To boost performance, City Manager Ellen Posivach requires department heads to read Who Moved My Cheese?
By KATHERINE GAZELLA
© St. Petersburg Times, published August 12, 2000
TARPON SPRINGS -- Go to Tarpon Springs City Hall, listen closely and it might sound more like a grocery store deli than a center of government.
"I can't find my cheese," some people are saying. "Someone moved my cheese," others complain.
City Manager Ellen Posivach couldn't be happier about all the cheese talk. She is having all the department heads in the city read the bestseller Who Moved My Cheese?, a short parable about dealing with change.
"There was a little grumbling that I would ask anyone to read a book," she said. "But even the most hardened cases are using phrases like, "I can't find my cheese.' "
The city is following the path of many businesses in the country that are passing the book around to managers and employees in hopes of teaching them to adjust better to changes in the workplace. Citrus County Sheriff Jeff Dawsy is having his entire staff read the 94-page book.
The book, which is a No. 1 New York Times bestseller, focuses on two mice named Sniff and Scurry and two small people, Hem and Haw. They all are in a maze together. One day, they discover their stash of cheese has disappeared.
The mice scamper into the maze to hunt some new cheese. Hem and Haw are paralyzed by fear and paranoia about what the future holds. After a while, Haw tentatively moves through the maze and eventually finds cheese. He even starts to enjoy the journey. Hem, on the other hand, stays put and doesn't get any more cheese.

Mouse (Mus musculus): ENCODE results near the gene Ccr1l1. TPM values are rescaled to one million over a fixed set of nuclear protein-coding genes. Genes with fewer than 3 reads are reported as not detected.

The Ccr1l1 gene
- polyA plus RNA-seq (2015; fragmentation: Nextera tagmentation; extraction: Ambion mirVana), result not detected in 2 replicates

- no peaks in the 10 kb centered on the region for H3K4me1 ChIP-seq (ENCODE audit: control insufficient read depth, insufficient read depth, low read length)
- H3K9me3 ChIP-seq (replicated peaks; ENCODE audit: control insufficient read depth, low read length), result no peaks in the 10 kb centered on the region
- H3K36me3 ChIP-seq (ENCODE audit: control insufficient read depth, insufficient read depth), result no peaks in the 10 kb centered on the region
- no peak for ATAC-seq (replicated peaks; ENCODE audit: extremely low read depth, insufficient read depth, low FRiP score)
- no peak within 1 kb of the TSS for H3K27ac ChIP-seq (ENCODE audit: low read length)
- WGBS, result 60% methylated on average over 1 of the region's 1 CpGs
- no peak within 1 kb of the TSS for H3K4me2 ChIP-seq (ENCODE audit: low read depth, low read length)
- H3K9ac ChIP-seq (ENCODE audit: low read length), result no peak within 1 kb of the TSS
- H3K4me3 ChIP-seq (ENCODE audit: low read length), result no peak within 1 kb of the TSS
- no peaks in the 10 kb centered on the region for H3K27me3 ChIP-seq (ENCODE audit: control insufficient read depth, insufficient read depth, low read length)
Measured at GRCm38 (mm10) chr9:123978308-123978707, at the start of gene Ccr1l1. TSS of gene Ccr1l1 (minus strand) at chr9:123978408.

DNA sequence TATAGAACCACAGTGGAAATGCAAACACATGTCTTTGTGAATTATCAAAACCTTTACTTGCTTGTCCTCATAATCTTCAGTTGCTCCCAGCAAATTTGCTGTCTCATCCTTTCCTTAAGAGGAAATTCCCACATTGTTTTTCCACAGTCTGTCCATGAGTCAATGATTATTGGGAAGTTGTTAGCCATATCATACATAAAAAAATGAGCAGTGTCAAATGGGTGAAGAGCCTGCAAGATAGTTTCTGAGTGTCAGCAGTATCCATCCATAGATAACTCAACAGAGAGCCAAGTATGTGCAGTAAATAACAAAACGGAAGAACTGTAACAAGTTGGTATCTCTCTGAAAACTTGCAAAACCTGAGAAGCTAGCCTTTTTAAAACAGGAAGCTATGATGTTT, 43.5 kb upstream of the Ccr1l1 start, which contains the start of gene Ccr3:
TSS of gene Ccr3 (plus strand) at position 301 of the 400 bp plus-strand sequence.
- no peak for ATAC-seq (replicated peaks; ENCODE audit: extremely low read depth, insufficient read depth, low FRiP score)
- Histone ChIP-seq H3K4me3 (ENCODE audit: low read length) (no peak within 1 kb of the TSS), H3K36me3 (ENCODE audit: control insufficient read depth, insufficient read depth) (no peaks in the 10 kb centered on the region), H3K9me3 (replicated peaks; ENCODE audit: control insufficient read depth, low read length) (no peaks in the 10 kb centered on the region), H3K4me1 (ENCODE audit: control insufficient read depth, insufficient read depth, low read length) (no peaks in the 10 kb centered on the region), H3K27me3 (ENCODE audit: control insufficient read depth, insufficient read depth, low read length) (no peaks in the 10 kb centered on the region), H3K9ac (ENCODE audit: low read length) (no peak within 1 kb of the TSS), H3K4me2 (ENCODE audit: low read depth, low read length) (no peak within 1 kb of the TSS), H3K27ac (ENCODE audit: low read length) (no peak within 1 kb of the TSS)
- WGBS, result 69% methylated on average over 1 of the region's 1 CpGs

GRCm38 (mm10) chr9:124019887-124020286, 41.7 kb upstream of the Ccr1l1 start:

"Everybody picks up something different from it," Police chief Mark LeCouris said.
"It's a pretty universal message," said Judy Staley, information and research officer for the city. "It's applicable to all kinds of things, not just business."
Posivach also is having department heads read the book Raving Fans, which encourages businesses to improve customer service.
Ultimately, she wants to have an entire lending library of books for city employees to read. She hopes the books will help the city ease into the "high-performance organizations" theory of management, which calls for organizations to raise their performance standards continually and to involve employees in cross-training and professional development.
Posivach wants city employees "to do away with the philosophy of "that's not my job,' " she said.
Some city employees are picking the books up off their supervisors' desks and reading them, even though they aren't required to. Posivach appreciates the interest in the books, but she also wants to make sure all the department heads have a chance to read them.
The city bought only one copy of each book, so it's taking a while for the books to make the rounds through City Hall. When everybody has read the books, Posivach said, they will discuss themat a staff meeting.
Some department heads noted that the content of the books is a little simplistic, but they still feel they learned something. And everyone is pleased with the length of the books, which are short and have big print.
"It's easy," LeCouris said, laughing. "You don't strain your eyes."
- Times researcher Caryn Baird contributed to this report. Staff writer Katherine Gazella can be reached at (727) 445-4182 or firstname.lastname@example.org.